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AT&T managers allegedly encouraged unethical DirecTV Now sales pitches

Former employees say they were pushed to trick customers into purchasing subscriptions

Photo (c) RiverNorthPhotography - Getty Images
Former AT&T employees are speaking out against the company for allegedly pushing unethical sales practices on its sales teams in hopes of getting customers to subscribe to its streaming service, DirecTV Now. The groups says that consumers paid for unexpected services once they were subscribed. The company’s subscription service currently has 1.46 million subscribers.

According to an investigative report by Hawaii News Now, employees were getting fired for engaging in the very practices that upper management had been encouraging.

The report details how sales representatives would offer customers a trial service of DirecTV Now and promise to cancel the subscription for the customer prior to the automatic renewal that would cost $35 per month. Cancelling the trial for customers goes against AT&T’s policy, but employees were urged to go ahead with the practice.

“We were told by managers to cancel it to avoid any future headaches, but a lot slips through the cracks,” said Abraham Buonya, a former AT&T employee and Hawaii’s leading AT&T salesman for two years.

Getting into trouble

Though encouraged by upper management to cancel subscriptions -- even though it was against policy -- many AT&T employees say they didn’t always cancel customers’ subscriptions, leading to charges of $35 per month. Some subscribers were paying the $35 for up to seven months, despite not ever using the DirecTV Now subscription.

In some cases, AT&T sales representatives would allegedly sign a customer up for three DirecTV Now subscriptions on one single account.

All of this supposedly occurred while AT&T was running a promotion that gave customers the DirecTV subscription for just $10. However, AT&T’s system allowed employees to sign up a single customer for three individual subscriptions on one credit card, thus increasing the total number of subscriptions and meeting the quota placed on AT&T retailers.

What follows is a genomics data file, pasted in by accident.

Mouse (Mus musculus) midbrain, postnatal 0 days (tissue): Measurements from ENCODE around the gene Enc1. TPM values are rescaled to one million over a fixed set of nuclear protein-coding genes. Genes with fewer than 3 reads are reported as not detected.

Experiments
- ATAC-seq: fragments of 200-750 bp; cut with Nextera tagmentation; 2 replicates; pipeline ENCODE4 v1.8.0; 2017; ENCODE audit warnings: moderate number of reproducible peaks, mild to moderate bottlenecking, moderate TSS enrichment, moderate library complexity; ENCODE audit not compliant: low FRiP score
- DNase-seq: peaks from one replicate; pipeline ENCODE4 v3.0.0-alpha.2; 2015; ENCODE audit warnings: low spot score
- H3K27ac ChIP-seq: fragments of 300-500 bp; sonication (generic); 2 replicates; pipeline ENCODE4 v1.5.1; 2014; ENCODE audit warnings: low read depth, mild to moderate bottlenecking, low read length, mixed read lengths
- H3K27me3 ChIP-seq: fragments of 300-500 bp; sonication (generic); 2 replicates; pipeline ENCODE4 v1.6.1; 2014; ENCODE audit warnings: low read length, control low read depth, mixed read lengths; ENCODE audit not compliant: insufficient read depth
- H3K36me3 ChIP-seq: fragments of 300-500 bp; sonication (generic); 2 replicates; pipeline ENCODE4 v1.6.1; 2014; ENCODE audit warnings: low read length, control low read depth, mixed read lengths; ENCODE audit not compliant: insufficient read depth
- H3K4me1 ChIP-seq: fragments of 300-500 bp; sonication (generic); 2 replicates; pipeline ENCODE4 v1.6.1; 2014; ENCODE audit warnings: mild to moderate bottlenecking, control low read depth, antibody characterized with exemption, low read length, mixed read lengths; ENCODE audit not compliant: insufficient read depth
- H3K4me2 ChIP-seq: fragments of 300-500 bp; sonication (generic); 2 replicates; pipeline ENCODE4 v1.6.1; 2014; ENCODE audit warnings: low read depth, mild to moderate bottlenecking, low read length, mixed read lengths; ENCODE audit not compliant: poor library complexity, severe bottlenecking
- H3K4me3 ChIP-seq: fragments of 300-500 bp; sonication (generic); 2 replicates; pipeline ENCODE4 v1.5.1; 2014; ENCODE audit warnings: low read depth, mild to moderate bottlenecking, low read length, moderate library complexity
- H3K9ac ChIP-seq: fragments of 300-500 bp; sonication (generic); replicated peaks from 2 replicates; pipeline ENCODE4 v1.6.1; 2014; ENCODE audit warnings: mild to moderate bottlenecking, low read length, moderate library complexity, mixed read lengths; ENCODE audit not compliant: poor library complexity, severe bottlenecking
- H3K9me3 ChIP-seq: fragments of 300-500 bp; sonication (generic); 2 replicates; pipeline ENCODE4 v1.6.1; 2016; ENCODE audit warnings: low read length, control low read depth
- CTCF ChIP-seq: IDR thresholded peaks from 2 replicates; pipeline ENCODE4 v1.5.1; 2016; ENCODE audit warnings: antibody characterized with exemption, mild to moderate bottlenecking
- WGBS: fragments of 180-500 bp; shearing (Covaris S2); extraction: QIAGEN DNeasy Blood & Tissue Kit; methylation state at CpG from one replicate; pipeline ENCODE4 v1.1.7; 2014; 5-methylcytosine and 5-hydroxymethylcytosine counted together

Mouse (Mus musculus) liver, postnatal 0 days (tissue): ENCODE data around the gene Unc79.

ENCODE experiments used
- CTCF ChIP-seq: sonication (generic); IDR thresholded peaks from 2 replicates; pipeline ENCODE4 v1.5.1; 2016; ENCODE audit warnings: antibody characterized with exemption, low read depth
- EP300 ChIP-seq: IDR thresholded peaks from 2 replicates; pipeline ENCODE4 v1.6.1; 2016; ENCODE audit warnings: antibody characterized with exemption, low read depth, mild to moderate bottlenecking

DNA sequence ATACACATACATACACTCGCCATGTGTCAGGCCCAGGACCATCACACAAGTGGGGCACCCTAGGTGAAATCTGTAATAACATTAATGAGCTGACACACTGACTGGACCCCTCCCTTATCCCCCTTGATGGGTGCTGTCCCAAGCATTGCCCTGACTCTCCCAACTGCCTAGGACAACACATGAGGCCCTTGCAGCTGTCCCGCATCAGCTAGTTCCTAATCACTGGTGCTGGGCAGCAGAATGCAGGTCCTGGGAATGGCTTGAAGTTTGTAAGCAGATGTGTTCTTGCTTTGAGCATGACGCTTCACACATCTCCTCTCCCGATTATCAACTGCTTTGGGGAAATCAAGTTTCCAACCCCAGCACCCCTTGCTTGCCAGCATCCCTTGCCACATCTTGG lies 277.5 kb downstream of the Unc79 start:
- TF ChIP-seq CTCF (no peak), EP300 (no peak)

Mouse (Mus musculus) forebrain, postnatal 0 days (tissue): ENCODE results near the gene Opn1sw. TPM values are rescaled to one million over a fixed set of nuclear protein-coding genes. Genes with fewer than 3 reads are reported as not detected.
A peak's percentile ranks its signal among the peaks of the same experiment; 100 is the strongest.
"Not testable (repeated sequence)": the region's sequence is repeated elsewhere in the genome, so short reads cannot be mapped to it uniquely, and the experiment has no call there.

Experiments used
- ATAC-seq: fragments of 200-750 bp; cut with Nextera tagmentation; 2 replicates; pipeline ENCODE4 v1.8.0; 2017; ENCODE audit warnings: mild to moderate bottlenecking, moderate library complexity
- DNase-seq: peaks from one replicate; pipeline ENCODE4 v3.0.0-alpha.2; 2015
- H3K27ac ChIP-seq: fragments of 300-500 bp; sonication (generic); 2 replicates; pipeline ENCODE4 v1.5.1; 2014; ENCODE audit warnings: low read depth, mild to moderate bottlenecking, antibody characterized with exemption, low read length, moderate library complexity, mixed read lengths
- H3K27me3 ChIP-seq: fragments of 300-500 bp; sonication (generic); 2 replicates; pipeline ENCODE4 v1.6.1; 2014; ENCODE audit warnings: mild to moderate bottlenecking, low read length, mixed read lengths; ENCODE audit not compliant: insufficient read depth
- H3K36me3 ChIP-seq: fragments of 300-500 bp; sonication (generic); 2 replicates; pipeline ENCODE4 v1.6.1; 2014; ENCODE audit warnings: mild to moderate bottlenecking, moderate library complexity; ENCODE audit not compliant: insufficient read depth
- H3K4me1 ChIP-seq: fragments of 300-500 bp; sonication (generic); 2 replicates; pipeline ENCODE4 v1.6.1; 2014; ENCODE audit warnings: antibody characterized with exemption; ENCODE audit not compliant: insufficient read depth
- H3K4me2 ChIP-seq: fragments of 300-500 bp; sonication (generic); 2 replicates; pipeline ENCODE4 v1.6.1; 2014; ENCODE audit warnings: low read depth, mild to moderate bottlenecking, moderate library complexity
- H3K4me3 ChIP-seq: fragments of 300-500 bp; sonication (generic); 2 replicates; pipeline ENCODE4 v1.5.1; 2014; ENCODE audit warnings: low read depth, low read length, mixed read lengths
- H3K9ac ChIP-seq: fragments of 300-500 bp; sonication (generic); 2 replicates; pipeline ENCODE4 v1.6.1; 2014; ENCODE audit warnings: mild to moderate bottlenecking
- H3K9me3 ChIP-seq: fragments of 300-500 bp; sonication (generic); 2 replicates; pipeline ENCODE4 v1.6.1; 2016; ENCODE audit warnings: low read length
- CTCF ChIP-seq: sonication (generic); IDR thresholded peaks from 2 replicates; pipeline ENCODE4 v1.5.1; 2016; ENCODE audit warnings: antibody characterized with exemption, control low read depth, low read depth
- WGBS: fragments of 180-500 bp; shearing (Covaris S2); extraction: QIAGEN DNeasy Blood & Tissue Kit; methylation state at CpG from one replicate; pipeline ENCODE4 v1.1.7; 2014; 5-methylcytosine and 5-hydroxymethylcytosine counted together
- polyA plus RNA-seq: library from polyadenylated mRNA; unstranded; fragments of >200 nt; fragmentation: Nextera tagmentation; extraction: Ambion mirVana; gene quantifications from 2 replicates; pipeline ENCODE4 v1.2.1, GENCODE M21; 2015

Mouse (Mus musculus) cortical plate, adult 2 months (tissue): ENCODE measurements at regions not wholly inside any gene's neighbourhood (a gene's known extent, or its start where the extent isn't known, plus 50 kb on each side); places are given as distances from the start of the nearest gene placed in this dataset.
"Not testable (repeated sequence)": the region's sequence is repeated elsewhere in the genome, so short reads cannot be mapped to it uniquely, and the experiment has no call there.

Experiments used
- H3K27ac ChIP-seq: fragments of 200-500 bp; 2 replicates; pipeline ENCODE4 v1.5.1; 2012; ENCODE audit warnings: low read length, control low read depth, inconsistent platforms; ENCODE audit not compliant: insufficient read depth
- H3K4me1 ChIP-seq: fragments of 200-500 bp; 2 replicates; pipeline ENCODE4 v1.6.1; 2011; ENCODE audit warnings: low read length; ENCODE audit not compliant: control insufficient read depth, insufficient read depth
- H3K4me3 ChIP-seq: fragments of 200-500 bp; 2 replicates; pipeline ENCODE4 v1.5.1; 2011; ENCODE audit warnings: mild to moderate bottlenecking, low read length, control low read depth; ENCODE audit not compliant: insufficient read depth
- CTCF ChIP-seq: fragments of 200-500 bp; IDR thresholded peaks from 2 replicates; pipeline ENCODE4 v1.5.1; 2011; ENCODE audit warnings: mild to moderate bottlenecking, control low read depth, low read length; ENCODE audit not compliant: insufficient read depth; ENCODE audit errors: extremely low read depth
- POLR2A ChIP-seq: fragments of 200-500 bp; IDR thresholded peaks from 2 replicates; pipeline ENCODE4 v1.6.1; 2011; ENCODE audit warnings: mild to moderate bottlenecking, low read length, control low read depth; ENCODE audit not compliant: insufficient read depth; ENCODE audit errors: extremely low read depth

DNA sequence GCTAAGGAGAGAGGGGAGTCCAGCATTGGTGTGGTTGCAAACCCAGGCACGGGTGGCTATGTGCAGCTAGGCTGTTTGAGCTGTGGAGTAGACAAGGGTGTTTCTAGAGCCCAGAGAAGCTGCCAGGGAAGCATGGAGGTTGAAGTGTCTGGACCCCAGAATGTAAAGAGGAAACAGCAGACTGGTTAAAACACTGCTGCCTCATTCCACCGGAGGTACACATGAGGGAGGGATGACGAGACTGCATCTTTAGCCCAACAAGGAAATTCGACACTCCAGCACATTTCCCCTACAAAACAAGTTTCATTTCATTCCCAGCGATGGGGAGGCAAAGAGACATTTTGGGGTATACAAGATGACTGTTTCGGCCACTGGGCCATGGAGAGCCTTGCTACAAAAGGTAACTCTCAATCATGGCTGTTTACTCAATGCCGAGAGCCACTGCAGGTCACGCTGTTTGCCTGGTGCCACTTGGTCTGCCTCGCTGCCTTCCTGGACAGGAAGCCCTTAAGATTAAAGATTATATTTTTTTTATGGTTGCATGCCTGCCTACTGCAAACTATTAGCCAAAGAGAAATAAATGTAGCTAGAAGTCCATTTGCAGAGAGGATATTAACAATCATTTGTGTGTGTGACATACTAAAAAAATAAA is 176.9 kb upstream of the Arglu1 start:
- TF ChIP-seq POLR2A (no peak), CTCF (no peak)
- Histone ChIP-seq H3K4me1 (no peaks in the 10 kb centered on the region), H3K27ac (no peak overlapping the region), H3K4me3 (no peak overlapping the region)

“My manager picked up my iPad, which was signed in under me, made a fake email and then activated a DirecTV Now subscription on the email and then said if I can do it, here you go, you can do the next one,” a fired AT&T employee told Hawaii News Now.

The former employees say retailers used a similar tactic when customers came in to buy a new phone. Sales representatives would tell the customers that the purchase carried a fee, even though it didn’t. The fee could be waived, however, if the customer agreed to sign up for a trial of DirecTV Now. The trial -- which was $10 -- cost less than the fee, and customers would oftentimes agree to try the service.

“Last fall, we detected some simultaneous customer orders and cancellations of a free product trial,” an AT&T spokesperson told Hawaii News Now. “We determined some employees had violated our policies and based on our findings we took appropriate action.”

Why was this so important?

Because of the tight competition amongst AT&T retailers nationwide, many stores allegedly felt compelled to go to great -- even unethical -- lengths to be the top store. Phones don’t pull in as much of a revenue for AT&T, and so TV sales are an important part of day-to-day transactions.

Hawaii had been one of the top DirecTV Now subscription sellers in the country, though an employee who asked to remain anonymous said that roughly 90 percent of those sales were done unethically.

Buonya reported that goals for stores “would be met” no matter how lofty they seemed to employees.

“They kept pressuring us to do it,” Buonya said. Buonya was among five people at his store that were fired.

Both current and former AT&T employees are encouraging customers to be extra diligent when reviewing their statements. The phone company also reported they will be reversing unauthorized charges for customers that were affected by these sales tactics.

“Check your statements,” a current employee said. “I have no doubt that there are still people that are being charged.”

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